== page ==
Custodian Attacks

Cryptocurrency custodians are businesses that hold and manage digital assets on behalf of their customers. They include crypto exchanges, hedge funds, hashing power marketplaces, and trading platforms, have emerged as vital players in the ecosystem. These entities hold large amounts of cryptocurrency on behalf of their users, making them attractive targets for attack.

Over the past few years, there have been a number of high-profile attacks on crypto-custodians. In 2014, Mt. Gox, one of the largest Bitcoin exchanges at the time, was hacked and lost $450 million worth of Bitcoin. In 2016, Bitfinex, another major Bitcoin exchange, was hacked and lost $72 million worth of Bitcoin. In 2018, Coinrail, a South Korean cryptocurrency exchange, was hacked and lost $40 million worth of cryptocurrency. And in 2021, Poly Network, a cross-chain protocol, was hacked and lost $600 million worth of cryptocurrency. These and other attacks have resulted in the loss of billions of dollars worth of cryptocurrency. They have also raised concerns about the security of crypto-custodians. In response to these concerns, many crypto-custodians have taken steps to improve their security. These steps include implementing multi-factor authentication, storing cryptocurrency offline, and conducting regular security audits.

Attack vectors #

Crypto-custodians face a range of attack vectors, including:

  • Hacking and unauthorized access: Cybercriminals exploit vulnerabilities in platforms’ security systems to gain unauthorized access to user accounts, wallets, and other sensitive information.
  • Phishing and social engineering: Attackers use deceitful tactics, such as impersonating employees or sending fraudulent emails, to trick users into revealing their credentials or private keys.
  • DDoS attacks: These attacks involve overwhelming a platform’s servers with fake traffic, rendering it unable to process legitimate requests and causing potential losses for users.
  • Insider threats: Dishonest employees or partners can misuse their access to critical systems to facilitate attacks or steal sensitive information.
  • Smart contract vulnerabilities: Flaws in the design or implementation of smart contracts on platforms can be exploited by attackers to manipulate transactions or steal funds.
  • Human error: Human error is a major factor in many attacks on crypto-custodians. This can include things like employees falling for phishing scams, making mistakes when processing transactions, and leaving security vulnerabilities unpatched.
  • Protocol vulnerabilities: Many blockchain protocol vulnerabilities can lead to chain reorgs and attackers being able to withdraw the funds from exchanges.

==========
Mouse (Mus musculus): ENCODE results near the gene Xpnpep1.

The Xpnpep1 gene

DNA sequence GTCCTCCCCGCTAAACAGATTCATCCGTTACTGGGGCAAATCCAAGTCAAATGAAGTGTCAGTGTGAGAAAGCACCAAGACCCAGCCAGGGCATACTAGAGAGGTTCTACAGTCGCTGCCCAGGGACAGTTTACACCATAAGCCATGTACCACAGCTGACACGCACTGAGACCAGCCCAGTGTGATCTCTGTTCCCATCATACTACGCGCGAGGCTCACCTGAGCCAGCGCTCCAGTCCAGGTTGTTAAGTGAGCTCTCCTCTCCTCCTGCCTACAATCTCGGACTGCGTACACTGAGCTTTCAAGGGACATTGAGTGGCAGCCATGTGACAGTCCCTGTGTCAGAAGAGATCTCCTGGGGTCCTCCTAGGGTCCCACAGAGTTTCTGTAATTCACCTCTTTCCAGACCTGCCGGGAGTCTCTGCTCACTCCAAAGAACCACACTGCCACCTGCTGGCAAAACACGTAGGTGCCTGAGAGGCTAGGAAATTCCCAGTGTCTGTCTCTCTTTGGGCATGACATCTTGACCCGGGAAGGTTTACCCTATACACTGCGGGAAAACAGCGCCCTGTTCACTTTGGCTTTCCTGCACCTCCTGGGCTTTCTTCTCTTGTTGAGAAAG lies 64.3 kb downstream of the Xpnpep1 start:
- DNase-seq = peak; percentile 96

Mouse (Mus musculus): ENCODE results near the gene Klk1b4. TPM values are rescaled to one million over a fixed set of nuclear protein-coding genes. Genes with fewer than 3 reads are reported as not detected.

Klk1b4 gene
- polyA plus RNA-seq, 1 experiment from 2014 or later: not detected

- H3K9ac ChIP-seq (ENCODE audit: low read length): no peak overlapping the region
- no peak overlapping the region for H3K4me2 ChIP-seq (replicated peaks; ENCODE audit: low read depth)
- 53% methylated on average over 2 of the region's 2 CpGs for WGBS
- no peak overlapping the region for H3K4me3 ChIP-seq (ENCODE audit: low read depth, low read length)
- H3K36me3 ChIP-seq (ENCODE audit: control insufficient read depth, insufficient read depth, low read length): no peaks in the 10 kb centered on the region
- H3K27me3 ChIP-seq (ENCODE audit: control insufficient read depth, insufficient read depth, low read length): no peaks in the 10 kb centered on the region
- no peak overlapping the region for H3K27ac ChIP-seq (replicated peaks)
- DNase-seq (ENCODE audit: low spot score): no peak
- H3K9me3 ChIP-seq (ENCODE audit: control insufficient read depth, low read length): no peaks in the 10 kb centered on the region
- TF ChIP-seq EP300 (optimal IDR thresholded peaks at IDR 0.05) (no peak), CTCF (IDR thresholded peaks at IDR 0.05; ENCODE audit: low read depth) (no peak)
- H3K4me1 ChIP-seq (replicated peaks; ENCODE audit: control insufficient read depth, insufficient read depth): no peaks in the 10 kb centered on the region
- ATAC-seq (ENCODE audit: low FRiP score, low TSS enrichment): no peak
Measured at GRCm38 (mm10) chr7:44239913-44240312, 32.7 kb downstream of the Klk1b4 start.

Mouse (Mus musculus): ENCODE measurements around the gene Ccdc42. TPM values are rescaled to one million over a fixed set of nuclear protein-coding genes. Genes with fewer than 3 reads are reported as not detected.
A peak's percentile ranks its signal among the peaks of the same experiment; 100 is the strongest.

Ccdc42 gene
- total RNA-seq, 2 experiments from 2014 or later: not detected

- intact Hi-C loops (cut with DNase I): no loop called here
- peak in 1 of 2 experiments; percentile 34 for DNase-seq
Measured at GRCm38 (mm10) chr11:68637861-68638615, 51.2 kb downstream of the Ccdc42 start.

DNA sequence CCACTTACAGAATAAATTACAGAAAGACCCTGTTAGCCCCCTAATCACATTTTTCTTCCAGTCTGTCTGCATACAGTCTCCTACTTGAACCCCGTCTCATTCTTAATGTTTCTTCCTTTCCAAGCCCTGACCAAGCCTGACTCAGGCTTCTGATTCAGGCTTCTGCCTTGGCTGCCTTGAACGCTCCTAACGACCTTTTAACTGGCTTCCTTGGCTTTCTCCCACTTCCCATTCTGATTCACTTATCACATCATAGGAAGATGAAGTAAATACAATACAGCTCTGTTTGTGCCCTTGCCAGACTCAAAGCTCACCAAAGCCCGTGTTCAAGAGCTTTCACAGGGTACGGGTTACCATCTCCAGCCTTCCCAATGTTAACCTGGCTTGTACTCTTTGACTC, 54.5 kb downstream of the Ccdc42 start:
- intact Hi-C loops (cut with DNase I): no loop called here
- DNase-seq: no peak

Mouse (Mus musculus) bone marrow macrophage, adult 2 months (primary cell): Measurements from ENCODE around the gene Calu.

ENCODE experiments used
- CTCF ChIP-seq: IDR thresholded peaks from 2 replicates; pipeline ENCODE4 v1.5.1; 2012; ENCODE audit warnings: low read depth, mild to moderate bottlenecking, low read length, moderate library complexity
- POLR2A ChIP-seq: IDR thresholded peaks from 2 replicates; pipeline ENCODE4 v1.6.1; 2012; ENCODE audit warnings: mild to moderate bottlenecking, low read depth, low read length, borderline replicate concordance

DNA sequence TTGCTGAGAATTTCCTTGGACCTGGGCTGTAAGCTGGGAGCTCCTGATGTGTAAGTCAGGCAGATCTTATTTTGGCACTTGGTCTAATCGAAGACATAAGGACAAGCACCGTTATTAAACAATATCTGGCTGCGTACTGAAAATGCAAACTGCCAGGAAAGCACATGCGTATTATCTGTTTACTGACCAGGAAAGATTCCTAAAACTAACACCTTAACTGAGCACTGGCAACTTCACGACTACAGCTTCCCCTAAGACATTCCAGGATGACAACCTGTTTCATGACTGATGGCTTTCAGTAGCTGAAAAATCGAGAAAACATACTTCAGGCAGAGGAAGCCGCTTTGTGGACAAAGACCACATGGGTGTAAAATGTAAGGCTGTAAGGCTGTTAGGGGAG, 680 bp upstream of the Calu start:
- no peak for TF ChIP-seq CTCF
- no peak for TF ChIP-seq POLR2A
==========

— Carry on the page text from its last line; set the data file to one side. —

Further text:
• Money laundering: Willingly or not, many custodians are often involved in processing illicit funds.

Countermeasures #

Crypto-custodians must adopt various countermeasures to safeguard digital assets, maintain user trust, and mitigate cyberattack risks:

  • Implement robust security practices: Adopt strong measures like multi-factor authentication, encryption, and regular penetration testing.
  • Employee training and user education: Educate employees and users on security best practices and the risks of phishing and social engineering attacks.
  • Decentralization: Use decentralized platforms and services to reduce risks associated with centralized control.
  • Audits and regulatory compliance: Conduct regular third-party audits and adhere to regulatory guidelines to maintain high security standards.
  • Incident response planning: Develop clear plans to address security breaches, recover funds, notify affected users, and restore operations.
  • Hire security experts: Engage experts to identify and mitigate security risks, develop policies and procedures, and train employees.
  • Stay up-to-date on security threats: Monitor the latest threats by reading blogs, attending conferences, and subscribing to newsletters.
  • Adopt decentralized models: Use decentralized exchanges and custodians to enable users to retain control of their private keys.
  • Stronger KYC/AML checks: Implement extra KYC/AML procedures to combat money laundering and other attacks requiring user-level access.
  • Cyber insurance: Obtain insurance to cover potential losses from cyberattacks.

In addition to the security measures that crypto-custodians are taking, there are a number of things that users can do to protect their funds, including:

  • Choose reputable crypto-custodians: Research and select custodians with a good security track record.
  • Use a strong password and two-factor authentication: Create complex passwords and enable two-factor authentication for added security.
  • Be cautious with links: Avoid clicking on suspicious links, particularly in emails from unknown senders.
  • Keep software up to date: Regularly update software to protect against security vulnerabilities.
  • Consider self-custody: Use custodians only when necessary and maintain control of private keys by securely backing them up.